Insight

PSG's Birthday Wish

In their 50th anniversary season, the pieces have finally fallen into place for Thomas Tuchel’s richly talented side

WORDS Chris Burke

Long before the referee put Leipzig out of their misery in the semi-finals, supporters of Paris Saint-Germain found themselves wrestling with an odd sensation. For many it must have washed over them even before Juan Bernat finished off their outclassed opponents. It was strange, it was unfamiliar, it was… comfort. Absolute comfort in a Champions League knockout tie. How peculiar, after three straight years of anguish in the last 16.

For the neutrals a different head-scratcher arose: why, exactly, had it taken this richly talented team so long to reach their maiden final? Every season since Paris were launched into the stratosphere by their 2011 takeover, the football world has wondered if this might be their year. This year, at last, it might.

Perhaps it always had to be this year, as the club celebrate their 50th anniversary, with talisman Neymar finally fit during the knockout phase and an unprecedented bond of unity forged behind the scenes. Urged by their own motto to ‘Dream bigger’, for once Paris don’t have to dream at all: they just need to do what they do best for another 90 minutes.

What a curious campaign this has been for the French champions. It began, as it often does, with a stroll through the group stage. First up was a searing 3-0 defeat of Real Madrid – and a message to their competitors? “There’s no message sent,” asserted captain Thiago Silva, wise from so many past disappointments. Then coach Thomas Tuchel sat down for his post-match press conference with a smile and a warning: “If someone asks me if we’re going to win the Champions League, I’m off!”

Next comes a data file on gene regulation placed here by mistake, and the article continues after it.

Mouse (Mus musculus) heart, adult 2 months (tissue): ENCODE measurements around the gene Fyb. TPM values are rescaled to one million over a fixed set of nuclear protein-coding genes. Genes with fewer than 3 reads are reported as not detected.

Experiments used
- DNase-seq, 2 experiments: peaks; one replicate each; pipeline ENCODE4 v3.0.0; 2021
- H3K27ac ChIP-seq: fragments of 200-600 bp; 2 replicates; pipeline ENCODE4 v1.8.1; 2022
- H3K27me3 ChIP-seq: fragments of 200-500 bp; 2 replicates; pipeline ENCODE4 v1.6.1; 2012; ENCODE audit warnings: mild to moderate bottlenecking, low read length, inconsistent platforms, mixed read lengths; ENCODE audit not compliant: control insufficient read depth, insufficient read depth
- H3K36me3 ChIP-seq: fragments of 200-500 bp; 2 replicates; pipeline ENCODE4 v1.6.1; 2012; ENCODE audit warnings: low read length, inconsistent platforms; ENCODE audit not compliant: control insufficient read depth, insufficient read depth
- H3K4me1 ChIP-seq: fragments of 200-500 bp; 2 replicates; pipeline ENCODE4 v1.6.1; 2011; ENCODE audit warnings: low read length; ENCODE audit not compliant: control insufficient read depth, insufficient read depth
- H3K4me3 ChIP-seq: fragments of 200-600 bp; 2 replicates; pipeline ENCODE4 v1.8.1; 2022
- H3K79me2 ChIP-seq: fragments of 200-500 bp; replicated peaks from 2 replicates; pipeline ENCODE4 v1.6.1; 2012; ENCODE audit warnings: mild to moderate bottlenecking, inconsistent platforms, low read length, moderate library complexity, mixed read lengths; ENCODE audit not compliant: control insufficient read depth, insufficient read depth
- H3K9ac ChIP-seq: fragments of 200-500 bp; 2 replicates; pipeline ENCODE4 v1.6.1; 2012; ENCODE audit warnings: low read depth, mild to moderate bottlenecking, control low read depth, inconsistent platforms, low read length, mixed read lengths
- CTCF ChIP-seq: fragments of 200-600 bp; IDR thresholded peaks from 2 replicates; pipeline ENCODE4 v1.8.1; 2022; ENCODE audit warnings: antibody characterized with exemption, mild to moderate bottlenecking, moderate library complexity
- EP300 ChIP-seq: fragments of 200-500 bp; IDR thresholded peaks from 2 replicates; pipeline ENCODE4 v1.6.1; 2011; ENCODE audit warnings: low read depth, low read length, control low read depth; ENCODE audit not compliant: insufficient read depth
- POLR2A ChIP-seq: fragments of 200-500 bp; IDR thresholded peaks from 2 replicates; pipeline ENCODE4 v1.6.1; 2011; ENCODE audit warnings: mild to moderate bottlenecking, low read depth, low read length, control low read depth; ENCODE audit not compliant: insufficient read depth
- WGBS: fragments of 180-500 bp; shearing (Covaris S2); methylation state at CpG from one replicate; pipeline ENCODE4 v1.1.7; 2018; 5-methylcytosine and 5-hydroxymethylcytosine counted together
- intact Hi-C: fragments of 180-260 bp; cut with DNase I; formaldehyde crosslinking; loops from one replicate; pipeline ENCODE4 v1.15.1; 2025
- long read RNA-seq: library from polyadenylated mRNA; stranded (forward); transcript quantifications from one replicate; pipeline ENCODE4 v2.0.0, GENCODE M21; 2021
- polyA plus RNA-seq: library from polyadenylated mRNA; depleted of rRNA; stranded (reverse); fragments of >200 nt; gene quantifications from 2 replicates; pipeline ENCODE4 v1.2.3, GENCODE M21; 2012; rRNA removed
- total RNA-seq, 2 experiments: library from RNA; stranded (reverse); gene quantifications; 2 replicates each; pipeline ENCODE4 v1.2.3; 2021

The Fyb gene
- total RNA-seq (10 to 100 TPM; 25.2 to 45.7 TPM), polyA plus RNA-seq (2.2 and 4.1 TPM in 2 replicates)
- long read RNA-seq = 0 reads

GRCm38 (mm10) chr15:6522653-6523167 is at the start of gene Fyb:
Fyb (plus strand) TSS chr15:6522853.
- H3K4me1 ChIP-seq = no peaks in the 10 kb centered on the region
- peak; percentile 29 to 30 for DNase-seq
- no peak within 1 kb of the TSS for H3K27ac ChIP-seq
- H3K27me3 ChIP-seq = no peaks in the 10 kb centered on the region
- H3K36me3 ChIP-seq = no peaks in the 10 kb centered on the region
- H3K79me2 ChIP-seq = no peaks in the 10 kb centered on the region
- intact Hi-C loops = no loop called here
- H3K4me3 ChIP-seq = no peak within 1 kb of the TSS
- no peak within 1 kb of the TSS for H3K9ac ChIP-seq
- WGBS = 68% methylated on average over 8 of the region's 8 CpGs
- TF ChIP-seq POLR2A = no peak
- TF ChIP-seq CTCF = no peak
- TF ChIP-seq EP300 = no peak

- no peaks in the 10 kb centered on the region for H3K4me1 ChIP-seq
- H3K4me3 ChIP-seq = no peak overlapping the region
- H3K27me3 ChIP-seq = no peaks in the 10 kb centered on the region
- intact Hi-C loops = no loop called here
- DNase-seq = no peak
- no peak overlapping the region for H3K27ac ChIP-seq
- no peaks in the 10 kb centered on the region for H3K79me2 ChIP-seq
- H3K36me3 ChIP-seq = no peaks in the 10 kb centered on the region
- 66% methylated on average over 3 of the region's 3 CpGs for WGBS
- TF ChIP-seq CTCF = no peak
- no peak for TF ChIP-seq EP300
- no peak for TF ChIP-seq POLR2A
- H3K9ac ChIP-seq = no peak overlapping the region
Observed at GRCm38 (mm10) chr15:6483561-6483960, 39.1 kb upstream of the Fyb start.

Paris have had plenty to celebrate in Lisbon (above); Thomas Tuchel plots Paris's next move from his water cooler (top right); Ecstatic scenes at the end of the semi-final against Leipzig (right); Kylian Mbappé congratulates Neymar after his goal in Dortmund (top image)

Still, the next edition of L’Équipe spoke of “a message sent to Europe” – and maybe, in hindsight, it was. Madrid alone offered resistance in Group A, and even then the 2-2 November draw in Spain hinted at a developing theme: Paris’s character and belief, as late goals from Kylian Mbappé and Pablo Sarabia rescued a point. Otherwise, Tuchel’s men switched between two equally effective gears: clinical and cavalier, with both Club Brugge and Galatasaray subjected to 1-0 and 5-0 reverses.

Those games feel distant now, and not simply because the calendar says they are. Rather, the match winner in those tightest of victories was Mauro Icardi, who ended the group stage with five goals. Quiet against Atalanta in the quarter-finals, the predatory former Inter Milan striker was then dropped to the bench for Leipzig. In contrast, Neymar played just 135 minutes in Europe before Christmas, while Mbappé managed a mere three starts. The pair have still featured only three times together in a Champions League first XI this term.

Ángel Di María scores against Leipzig